present study (Smith 2015) suggests some explanations. In this study, all available
data from initially treatment-naive serodiscordant couples in Henan Province
between 2006 and 2012 were analysed: a total of 4916 couples who contributed an
average of 5.4 years’ follow-up. This is a larger group than in the previous studies.
Their average age was 44, and 54% of the
HIV-positive partners were women. Forty-seven per cent of the positive partners
had originally been infected through blood plasma donation. Nearly all (90%)
were farmers, with low education levels. Condom use was reported as quite high – 63% said
they ‘always’ used condoms. Only 0.7% (32 individuals) reported any extramarital
sex and only 0.4% of the HIV-negative
partners (13 people) had had an STI diagnosed in the previous year.
important difference between this and previous studies is that it only looked at HIV-positive partners who were treatment-naive at the start of the study: unlike the previous studies, it excluded people who were already on ART
at the start of the period studied. The reason for this is to eliminate two
opposite sources of bias caused by the fact that there are fewer data on what happened
to people on ART in the pre-study period.
On the one hand, ART in China before 2006 may have been far less tolerable and subject
to interruption than it has become more recently. At this point, as the
researchers point out, quite toxic drugs like didanosine (ddI, Videx) were still being used.
On the other hand, with regimens where toxicity is less of an issue, people who have been on ART
for a long time are often more settled on it, have better adherence, and are
less likely to switch and a lot less likely to experience treatment failure, than people in
their first year on therapy. By including people who had been on ART since
before the start of the study, researchers could have been biasing their study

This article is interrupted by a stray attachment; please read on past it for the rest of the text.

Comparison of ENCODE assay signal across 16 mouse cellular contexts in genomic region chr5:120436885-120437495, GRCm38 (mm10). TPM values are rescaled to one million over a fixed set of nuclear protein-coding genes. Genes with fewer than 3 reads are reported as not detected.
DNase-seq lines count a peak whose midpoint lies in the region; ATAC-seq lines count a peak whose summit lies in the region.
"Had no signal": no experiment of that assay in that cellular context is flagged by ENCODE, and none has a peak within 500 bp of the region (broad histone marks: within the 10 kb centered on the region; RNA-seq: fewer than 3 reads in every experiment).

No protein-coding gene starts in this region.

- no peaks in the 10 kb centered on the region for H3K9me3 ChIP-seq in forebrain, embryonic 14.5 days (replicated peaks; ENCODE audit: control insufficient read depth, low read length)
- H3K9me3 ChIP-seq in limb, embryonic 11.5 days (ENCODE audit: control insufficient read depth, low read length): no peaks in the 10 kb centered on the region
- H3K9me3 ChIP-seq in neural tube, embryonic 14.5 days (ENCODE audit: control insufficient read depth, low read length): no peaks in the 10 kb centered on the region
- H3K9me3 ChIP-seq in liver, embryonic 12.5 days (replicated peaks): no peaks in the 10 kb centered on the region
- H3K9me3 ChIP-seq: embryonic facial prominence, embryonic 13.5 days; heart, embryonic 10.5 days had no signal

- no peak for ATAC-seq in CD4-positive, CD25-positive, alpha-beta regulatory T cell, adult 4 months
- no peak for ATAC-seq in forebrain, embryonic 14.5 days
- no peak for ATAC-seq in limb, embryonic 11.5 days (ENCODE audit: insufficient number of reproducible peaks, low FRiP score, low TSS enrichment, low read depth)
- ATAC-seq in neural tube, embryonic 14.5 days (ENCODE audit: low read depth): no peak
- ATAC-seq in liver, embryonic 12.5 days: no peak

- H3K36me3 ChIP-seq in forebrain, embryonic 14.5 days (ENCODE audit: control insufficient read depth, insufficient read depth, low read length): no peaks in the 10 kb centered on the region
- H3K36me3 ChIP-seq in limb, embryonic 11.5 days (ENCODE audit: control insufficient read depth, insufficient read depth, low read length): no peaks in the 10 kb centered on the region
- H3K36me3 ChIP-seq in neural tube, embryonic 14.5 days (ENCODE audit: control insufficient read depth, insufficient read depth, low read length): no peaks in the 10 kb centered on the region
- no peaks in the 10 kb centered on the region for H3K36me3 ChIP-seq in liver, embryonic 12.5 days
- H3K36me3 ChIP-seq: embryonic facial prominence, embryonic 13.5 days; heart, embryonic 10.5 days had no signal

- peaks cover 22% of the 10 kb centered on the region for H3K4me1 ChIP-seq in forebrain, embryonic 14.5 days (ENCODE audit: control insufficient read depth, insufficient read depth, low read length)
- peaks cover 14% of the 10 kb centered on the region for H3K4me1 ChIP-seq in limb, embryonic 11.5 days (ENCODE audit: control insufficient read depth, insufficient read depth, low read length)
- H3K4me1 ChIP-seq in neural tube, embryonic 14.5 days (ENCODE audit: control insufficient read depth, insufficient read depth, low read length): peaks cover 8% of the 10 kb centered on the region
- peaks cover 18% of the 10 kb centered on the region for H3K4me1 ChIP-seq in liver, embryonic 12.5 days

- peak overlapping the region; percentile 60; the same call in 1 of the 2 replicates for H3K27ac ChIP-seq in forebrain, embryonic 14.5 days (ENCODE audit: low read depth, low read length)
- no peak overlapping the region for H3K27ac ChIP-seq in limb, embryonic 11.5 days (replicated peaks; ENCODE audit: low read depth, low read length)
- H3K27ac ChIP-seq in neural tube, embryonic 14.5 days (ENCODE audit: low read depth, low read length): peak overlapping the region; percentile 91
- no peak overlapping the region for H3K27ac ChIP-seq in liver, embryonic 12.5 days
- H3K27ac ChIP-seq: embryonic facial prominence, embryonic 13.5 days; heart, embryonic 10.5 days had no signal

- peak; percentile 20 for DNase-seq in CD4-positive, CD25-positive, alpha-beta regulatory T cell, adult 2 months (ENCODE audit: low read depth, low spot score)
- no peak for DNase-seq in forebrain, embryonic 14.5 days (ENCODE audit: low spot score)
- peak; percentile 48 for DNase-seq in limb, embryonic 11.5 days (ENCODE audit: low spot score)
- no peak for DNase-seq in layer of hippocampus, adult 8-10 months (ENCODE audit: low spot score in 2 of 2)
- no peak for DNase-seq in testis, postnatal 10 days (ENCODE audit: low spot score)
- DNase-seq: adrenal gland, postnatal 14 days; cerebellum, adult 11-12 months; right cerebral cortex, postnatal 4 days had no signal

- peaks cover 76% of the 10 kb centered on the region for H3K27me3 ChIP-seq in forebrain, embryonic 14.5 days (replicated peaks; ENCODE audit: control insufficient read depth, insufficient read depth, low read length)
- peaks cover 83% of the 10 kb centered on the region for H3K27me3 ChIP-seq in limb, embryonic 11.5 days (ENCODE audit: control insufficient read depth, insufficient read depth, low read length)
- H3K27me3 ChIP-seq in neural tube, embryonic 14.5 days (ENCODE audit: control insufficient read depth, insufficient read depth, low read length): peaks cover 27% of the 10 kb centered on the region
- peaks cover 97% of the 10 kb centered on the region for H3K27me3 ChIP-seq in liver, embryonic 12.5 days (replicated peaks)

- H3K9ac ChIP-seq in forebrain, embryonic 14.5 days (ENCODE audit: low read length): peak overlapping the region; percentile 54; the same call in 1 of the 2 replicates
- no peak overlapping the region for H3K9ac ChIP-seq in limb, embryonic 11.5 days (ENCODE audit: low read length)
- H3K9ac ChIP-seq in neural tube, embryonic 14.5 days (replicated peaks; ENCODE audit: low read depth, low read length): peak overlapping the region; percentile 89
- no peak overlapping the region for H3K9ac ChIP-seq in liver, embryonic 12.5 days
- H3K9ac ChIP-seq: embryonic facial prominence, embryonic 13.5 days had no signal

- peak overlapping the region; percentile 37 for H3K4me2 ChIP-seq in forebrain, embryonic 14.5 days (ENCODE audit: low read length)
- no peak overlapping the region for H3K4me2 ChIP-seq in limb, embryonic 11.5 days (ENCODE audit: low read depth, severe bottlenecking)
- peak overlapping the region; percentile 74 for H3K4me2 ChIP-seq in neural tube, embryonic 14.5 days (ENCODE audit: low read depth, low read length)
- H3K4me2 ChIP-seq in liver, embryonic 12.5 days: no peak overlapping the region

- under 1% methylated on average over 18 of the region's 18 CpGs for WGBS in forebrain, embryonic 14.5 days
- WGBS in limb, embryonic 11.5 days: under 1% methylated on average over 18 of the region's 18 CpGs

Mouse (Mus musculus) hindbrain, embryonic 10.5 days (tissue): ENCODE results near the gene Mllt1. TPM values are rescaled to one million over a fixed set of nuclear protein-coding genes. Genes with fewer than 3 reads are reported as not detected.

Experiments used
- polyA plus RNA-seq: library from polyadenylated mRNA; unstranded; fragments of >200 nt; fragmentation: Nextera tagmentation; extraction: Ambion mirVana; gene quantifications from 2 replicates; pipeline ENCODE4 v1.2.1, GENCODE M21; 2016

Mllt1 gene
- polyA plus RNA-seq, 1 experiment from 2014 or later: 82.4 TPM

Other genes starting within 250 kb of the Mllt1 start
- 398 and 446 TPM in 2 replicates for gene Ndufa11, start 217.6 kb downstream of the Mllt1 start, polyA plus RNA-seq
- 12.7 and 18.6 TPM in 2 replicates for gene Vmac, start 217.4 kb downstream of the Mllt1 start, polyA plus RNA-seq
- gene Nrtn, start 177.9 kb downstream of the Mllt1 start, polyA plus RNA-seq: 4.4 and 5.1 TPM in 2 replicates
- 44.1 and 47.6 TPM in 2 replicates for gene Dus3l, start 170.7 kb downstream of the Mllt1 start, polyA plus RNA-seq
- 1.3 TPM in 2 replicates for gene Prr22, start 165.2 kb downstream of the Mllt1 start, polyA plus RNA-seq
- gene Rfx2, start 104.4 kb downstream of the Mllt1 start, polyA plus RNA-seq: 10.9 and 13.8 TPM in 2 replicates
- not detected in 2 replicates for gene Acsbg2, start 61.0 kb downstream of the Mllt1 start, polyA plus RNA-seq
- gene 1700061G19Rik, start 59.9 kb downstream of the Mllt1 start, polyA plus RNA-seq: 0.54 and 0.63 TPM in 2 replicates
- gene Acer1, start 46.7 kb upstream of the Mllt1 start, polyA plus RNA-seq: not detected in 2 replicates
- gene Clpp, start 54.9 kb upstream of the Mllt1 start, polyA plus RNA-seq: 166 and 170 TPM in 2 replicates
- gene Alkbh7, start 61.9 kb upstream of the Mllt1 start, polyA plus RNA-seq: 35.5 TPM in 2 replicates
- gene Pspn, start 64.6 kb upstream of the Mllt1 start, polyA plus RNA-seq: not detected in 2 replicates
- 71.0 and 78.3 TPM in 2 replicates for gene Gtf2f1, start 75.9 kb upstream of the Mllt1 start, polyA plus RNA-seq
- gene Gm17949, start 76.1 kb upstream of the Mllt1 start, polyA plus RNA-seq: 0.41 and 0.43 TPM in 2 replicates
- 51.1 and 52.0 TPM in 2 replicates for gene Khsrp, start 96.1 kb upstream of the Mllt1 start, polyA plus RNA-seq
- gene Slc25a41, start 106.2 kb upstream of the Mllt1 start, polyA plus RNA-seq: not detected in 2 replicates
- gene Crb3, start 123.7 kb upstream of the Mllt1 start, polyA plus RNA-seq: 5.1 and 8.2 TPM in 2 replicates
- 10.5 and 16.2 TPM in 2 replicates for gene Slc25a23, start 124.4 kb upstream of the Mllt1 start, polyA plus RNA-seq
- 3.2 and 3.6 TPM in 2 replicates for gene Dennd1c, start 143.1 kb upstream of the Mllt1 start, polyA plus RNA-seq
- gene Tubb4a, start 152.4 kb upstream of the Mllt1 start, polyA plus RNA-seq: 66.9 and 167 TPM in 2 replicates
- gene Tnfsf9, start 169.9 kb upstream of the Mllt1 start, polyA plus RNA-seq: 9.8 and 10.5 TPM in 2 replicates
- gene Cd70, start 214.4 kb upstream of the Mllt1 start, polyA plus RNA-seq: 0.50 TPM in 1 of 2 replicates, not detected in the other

group in the direction of stability and underestimating the potential for
transmission during the HIV-positive partner’s first year on ART when they are
more likely to have detectable viral load and to experience treatment failure or switch their therapy.
the event, over 80% of the initially HIV-positive partners had started ART by
2012. Establishing the start date of therapy also enabled the researchers to
see whether ART became more or less efficient at restricting HIV transmissions
over time in a more sensitive way than the 2013 study.
were 157 HIV infections noted in over 26,000 couple-years of follow up, an
incidence of 0.59% a year. Incidence in couples before the HIV-positive partner started ART was considerably
higher: 5.87% a year. However, because the cohort spent the majority of time
with the initially HIV-positive partner on ART, a higher number of actual infections
(84 versus 73) came from a positive partner on ART. This mean that, crudely, the
actual reduction in risk conferred by the HIV-positive partner taking ART
was only 29%.
people are more likely to start treatment if they are sicker, which also means
they are more infectious but have less sex. After adjusting for this, the reduction
in risk conferred by putting the HIV-positive partner on ART was 48%.
sex or lower self-reported condom use was also associated with higher HIV
transmission rates. The direction of transmission in terms of gender – male-to-female
or female-to-male – did not influence transmission rates.
efficacy of ART in reducing transmission increased as time went on. Between
2006 and 2008 it only had a modest 32% efficacy in reducing the likelihood of HIV
infection, in agreement with the 2010 study; but between 2009 and 2012 its efficacy was 67%. This efficacy is in
accordance with some other cohorts, though nothing like that seen in randomised
controlled trials or prospective cohorts like PARTNER.
other striking finding was that the efficacy of ART in reducing transmission
did not apply at all when the initially HIV-positive partner had a CD4 count
below 250 cells/mm3. Below this, there was no difference in
transmission rate; above it, the efficacy of ART in reducing risk was 59%.